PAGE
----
Case Basics & Recommendations

Cases|Damping | Reference|Recommended
Viewing page 2 of 6 pages. Previous 1 2 3 4 5 6 Next


A steady trickle of fanless cases have tempted silence-seeking PC users over the past decade. The basic concept with almost all fanless cases is simple: Turn the external casing into a big heatsink which conducts the heat from hot components by direct contact or via heatpipes, then disspiate it into the air with natural convection. Most often, the case is made from aluminum, which is a better conductor of heat than steel. Some of these cases have been massive and heavy, like the now discontinued Zalman TNN series, in order to accommodate the high thermal characteristics of powerful gaming components. Others have taken the minimalist approach, using cooler running components so that there's less heat to dissipate, allowing for a smaller, less costly product.

Today, CPUs with extremely low thermal design power (TDP) that run under 10W at idle, and automated dynamic clock/voltage features (like AMD Cool'n'Quiet or Intel SpeedStep) make passive cooling relatively easy, at least with some CPUs and big heatsinks. In combination with higher performance motherboard-integrated video cards, a completely fanless PC is a lot more practical than in the past. However, fanless operation of a higher power system (such as the typical gaming rig) still remains a challenge. Fanless devotees should be aware that components such as the voltage regulation module on the motherboard, and similar power electronics in video cards are designed with the expectation of at least some airflow across them. Even in a very low power system, eliminating all forced airflow usually shortens component life.

The small Coolermaster TC-100 is a sensible passively cooled case: It's only meant for low-thermal mini-ITX motherboards.

Spinning hard drives and electronic noise from power components have also been challenges for fanless systems.

The best approach to quieting a HDD is to mechanically decouple it from the case so that its vibrations don't excite the large thin panels of the case and cause noise. This means "float" mounting the HDD in an elastic suspension or soft rubber bushings or grommets. In a conventional case, the loss of cooling via conduction can be compensated with directed airflow from quiet fans. But in a passively cooled case, this is much more difficult. The increased availability of high performance, silent, solid state drives at much more affordable prices — in combination with inexpensive high capacity network attached storage — has made HDD noise much less of a problem in recent years.

The high pitched whining and squealing of power electronics has usually been masked in the past by the whooshing and whining of high speed fans, but in a system without fans, such electronic noise can become quite annoying. While this type of noise can usually be avoided by staying with high quality components, it is sometimes caused by interactions between power circuitry and a particular component or combination of components. In such cases, trial and error replacement of offending parts is the only solution for DYI builders — other than re-introducing a whooshing fan.


The Aluminum Myth - Some favor aluminum cases, citing an ability to better cool components mounted within. This is a myth. No heat producing component benefit in any significant way from being inside an aluminum case — unless the components have some kind of direct conduction path to the case panels, a feature usually found only in a few cases meant to be fanlessly cooled. The only heat producing devices that are normally mounted in direct contact with a case are the drives, particularly the hard drives; the difference between aluminum and steel in this application is insignificant, because HDDs produce so little heat (typically <10W).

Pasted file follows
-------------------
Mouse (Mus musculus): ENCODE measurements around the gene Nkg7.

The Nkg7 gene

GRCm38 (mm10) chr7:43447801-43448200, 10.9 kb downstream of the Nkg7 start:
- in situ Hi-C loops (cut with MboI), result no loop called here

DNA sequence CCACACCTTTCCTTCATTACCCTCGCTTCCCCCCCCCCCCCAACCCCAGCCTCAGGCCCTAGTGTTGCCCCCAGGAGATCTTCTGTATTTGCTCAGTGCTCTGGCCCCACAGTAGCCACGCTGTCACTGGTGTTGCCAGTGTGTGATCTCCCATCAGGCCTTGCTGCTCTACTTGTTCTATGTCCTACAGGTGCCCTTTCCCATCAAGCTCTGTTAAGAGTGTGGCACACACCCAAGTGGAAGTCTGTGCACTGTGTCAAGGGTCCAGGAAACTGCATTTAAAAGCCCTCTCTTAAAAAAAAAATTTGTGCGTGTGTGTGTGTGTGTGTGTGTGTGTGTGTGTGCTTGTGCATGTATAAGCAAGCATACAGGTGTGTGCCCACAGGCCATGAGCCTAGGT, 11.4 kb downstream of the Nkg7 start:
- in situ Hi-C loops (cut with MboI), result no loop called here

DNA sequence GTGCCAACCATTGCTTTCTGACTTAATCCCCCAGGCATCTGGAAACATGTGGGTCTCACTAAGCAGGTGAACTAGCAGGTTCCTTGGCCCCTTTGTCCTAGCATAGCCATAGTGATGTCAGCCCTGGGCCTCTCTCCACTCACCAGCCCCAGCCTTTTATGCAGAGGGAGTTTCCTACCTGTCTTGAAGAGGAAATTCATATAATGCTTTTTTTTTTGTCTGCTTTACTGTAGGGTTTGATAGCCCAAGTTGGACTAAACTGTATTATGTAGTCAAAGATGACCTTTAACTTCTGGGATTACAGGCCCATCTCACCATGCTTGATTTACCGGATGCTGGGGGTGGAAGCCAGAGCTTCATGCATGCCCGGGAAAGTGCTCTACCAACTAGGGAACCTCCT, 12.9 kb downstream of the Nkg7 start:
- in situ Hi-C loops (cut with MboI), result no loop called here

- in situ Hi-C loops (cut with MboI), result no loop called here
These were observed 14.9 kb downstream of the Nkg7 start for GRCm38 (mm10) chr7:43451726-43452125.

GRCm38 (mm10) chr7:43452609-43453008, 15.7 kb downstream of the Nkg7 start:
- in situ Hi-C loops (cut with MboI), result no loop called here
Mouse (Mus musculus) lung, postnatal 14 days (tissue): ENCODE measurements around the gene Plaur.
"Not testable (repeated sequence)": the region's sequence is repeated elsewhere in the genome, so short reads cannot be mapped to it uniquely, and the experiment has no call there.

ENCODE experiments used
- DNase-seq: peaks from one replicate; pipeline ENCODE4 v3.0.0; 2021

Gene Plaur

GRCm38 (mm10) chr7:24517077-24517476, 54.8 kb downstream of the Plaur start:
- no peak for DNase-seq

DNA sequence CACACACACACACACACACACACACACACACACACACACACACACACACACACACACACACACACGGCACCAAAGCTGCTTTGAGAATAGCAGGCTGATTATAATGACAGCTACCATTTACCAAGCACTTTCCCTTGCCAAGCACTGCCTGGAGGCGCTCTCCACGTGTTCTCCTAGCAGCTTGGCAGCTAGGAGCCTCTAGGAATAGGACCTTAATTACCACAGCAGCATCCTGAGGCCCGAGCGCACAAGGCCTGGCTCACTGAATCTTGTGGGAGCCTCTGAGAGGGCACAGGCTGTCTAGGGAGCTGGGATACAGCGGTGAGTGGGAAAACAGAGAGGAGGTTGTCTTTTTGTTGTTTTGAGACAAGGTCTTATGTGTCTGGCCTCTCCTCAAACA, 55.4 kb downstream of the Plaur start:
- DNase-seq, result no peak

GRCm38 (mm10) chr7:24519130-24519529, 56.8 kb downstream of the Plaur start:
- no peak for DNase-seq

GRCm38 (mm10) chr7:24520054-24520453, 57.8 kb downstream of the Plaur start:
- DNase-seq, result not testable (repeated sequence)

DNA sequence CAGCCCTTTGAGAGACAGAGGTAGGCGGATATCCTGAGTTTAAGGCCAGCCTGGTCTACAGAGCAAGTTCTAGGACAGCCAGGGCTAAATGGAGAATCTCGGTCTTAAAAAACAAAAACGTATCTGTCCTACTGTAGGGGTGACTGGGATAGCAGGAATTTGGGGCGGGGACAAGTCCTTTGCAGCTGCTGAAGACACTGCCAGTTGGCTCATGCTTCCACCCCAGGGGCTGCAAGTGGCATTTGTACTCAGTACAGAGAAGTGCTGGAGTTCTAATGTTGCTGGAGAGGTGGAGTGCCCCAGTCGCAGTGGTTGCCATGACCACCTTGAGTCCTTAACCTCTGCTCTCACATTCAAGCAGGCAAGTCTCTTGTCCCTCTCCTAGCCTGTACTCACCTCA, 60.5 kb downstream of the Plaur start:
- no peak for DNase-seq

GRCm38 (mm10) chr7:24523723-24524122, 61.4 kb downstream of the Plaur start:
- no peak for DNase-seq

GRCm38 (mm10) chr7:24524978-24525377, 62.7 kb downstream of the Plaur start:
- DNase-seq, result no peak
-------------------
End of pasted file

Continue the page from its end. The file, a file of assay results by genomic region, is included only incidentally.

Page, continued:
The Aluminum Drawback - One consistent acoustic property seems difficult to avoid: Aluminum cases tend to pick up hard drive and fan vibrations more readily than steel cases, and make a more audible humming or buzzing sound. This quality is related to the density of aluminum: It has only about 30% of the density of the cheaper, more commonly used steel. Hence, an aluminum panel is lighter and more easily turns vibration from a mechancially couple device like a HDD or fan into noise, like a sounding board in a musical instrument. Internally applied panel damping materials (especially the heavier kinds) can damp the resonance down fairly effectively, but vibration-induced noise can be difficult and expensive to eliminate entirely. Internal supporting cross braces that effectively divide the large panels into smaller ones also help quite a lot because smaller panels are more rigid, stiffer, and less prone to lower frequency vibration than larger ones.

This does not mean aluminum cases cannot be used to make a silent computer, just that there are disadvantages with them when compared to similarly constructed steel cases. Regardless, many aluminum cases certainly look nice, and some can be made very quiet.

Aluminum / Steel Combo - Some case makers have sought to combine the desirable look of aluminum with the sturdiness of steel by using a front facia or bezel made of aluminum on a steel chassis. The Silverstone GD05 and the Coolermaster Sileo 500 are examples of hybrid cases.

Silverstone Fortress FT02: This well-built aluminum / steel case shows no signs of the dreaded Aluminum Hum.

Previous 1 2 3 4 5 6 Next

Reference|Recommended - Article Index
Help support this site, buy from one of our affiliate retailers!